Auction-rate blues persist at BlackRock & Nuveen__»

June 16, 2010

For most everyone other than the investors who hold them and the entities that issued them, the auction-rate securities mess seems long past. For investors and issuers, far from it.

Now, some investors are widening one of the the latest fronts in the struggle: Proxy battles. Yesterday, two filings show some investment managers are still fighting the fight, including with a push to seat representatives on the boards of closed-end funds that used auction-rate preferred shares to leverage their returns.

The saga of auction-rate securities is too long and sad to recount in full here. The short version: Widely marketed to investors as a higher-yielding alternative to cash and money-market accounts, auction-rate securities were essentially debt with interest rates set each week or month by Dutch auction: Investors would bid the lowest rate they were willing to accept, and borrowers would ultimately pay a just high-enough rate to raise the funds they wanted.

All well and good until the auctions started failing en masse around early 2008. Among those caught in the vise: James B. Stewart, the SmartMoney columnist and Pulitzer Prize-winning author of Den of Thieves, who gave a pretty good rundown at the time.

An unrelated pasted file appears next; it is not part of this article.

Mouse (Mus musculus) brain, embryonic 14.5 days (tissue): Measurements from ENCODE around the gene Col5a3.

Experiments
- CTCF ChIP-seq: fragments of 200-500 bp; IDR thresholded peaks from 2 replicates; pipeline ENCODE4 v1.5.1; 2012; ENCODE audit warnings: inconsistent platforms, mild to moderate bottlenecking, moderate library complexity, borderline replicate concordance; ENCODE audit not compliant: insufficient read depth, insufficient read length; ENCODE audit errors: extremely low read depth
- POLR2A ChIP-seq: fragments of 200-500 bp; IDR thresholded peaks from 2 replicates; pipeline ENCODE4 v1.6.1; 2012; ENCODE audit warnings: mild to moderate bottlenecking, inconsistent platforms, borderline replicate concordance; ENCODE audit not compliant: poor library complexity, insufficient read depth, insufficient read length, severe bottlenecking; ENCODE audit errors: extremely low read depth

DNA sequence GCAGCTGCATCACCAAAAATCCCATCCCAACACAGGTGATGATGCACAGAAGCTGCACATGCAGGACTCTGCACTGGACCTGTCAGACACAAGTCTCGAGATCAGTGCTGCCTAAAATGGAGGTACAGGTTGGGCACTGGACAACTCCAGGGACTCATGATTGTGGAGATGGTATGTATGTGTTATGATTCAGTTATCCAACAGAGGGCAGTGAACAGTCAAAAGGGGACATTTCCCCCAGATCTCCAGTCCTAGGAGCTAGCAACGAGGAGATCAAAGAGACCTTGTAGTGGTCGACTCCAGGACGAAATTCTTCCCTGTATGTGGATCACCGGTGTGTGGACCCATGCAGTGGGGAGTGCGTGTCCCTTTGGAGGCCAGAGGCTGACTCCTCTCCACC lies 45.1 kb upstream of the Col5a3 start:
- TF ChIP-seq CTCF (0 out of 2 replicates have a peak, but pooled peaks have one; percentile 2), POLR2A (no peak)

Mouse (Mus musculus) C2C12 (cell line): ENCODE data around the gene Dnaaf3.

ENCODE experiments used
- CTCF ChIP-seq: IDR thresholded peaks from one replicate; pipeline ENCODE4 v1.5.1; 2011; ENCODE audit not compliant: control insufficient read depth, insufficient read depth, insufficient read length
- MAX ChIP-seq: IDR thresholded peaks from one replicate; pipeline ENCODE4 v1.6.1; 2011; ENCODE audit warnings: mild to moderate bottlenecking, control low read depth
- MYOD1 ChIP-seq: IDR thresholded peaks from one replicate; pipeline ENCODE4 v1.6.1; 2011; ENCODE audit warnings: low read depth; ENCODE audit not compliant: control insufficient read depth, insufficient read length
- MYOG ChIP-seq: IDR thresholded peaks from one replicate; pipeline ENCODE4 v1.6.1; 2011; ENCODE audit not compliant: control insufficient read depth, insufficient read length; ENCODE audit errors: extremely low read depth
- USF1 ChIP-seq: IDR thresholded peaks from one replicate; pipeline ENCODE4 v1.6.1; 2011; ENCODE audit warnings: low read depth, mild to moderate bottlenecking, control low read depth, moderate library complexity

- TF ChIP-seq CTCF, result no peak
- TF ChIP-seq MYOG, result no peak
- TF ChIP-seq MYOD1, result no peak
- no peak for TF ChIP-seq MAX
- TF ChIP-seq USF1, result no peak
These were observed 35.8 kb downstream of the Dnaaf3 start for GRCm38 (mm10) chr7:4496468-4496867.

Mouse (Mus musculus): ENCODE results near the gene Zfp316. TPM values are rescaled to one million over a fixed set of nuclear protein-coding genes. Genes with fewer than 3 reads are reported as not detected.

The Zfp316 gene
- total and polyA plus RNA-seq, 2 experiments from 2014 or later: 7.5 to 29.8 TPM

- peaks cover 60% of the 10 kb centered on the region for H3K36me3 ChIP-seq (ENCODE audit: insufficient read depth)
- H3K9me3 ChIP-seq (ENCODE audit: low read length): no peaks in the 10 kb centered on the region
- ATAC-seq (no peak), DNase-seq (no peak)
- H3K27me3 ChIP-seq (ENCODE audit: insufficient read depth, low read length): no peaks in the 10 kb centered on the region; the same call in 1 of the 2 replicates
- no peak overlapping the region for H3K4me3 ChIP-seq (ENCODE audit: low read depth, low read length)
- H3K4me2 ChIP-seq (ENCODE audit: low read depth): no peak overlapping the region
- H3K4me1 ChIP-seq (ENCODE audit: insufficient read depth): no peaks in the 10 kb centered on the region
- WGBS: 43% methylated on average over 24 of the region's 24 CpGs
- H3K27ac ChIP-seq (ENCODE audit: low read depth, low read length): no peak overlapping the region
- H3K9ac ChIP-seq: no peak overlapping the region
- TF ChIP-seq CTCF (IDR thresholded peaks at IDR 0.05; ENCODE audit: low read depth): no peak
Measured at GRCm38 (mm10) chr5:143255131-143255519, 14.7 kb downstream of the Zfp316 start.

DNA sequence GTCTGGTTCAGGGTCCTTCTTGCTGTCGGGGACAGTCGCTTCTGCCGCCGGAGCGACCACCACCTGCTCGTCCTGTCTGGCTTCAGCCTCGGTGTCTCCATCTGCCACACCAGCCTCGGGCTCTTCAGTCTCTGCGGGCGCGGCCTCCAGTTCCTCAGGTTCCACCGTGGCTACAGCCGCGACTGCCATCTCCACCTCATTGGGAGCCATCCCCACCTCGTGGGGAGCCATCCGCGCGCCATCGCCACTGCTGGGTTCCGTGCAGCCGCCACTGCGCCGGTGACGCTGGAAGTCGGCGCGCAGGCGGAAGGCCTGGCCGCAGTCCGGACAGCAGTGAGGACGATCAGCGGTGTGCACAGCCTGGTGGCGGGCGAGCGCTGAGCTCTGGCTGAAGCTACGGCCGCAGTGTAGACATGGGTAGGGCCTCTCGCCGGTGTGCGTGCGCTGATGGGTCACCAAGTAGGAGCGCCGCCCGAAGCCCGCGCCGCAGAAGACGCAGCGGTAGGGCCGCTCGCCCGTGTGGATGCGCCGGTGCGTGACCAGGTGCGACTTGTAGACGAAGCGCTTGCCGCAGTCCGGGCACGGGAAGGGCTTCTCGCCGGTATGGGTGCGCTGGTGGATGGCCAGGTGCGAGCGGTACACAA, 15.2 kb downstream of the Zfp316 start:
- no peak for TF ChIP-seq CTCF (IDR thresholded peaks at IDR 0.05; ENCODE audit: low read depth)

Today, with lawsuits flying, some investors are taking a different approach and trying to seat their own representatives on the fund boards. One of the filings yesterday came from Karpus Management, a Pittsford, New York, investment adviser, and Bulldog Investors, another activist fund. As the Karpus / Bulldog Group put it in a filing about BlackRock MuniHoldings New York Insured Fund (MHN):

“Now that the auction process has been frozen for over two years, preferred shareholders must rely upon their Board, more than ever, to address this matter, return their capital and protect their interests. We are disappointed that the Funds have not publicly announced any intent to consider providing liquidity to its auction rate preferred shareholders. As preferred shareholders, we therefore do not feel that we are receiving adequate representation from the existing designated preferred share directors—”

Meantime, Bulldog filed another SC 13D (aka, a “general statement of acquisition of beneficial ownership”) on the Neuberger Berman Real Estate Securities Income Fund (NRO), noting that an affiliate held 16.62% of its preferred shares and “intends to contact management to discuss refinancing the auction rate preferred stock.”

It’s not the first time some of these investors have sought to use their shareholder clout. Last summer, Karpus said it planned to nominate to another fund’s board the same two directors it has put forward at BlackRock’s fund, and the fund offered to buy back outstanding preferreds, a Dow Jones Newswires piece reported. (Sorry, no link available.) Late last year, Karpus turned up the heat on another fund as well.

Given that the investors own significant chunks of the preferred shares issued by the funds they’re pressuring, we’re not too surprised that they sometimes get results. Whether it works with BlackRock and Nuveen remains to be seen.

Image source: Meredith Harris via Flickr

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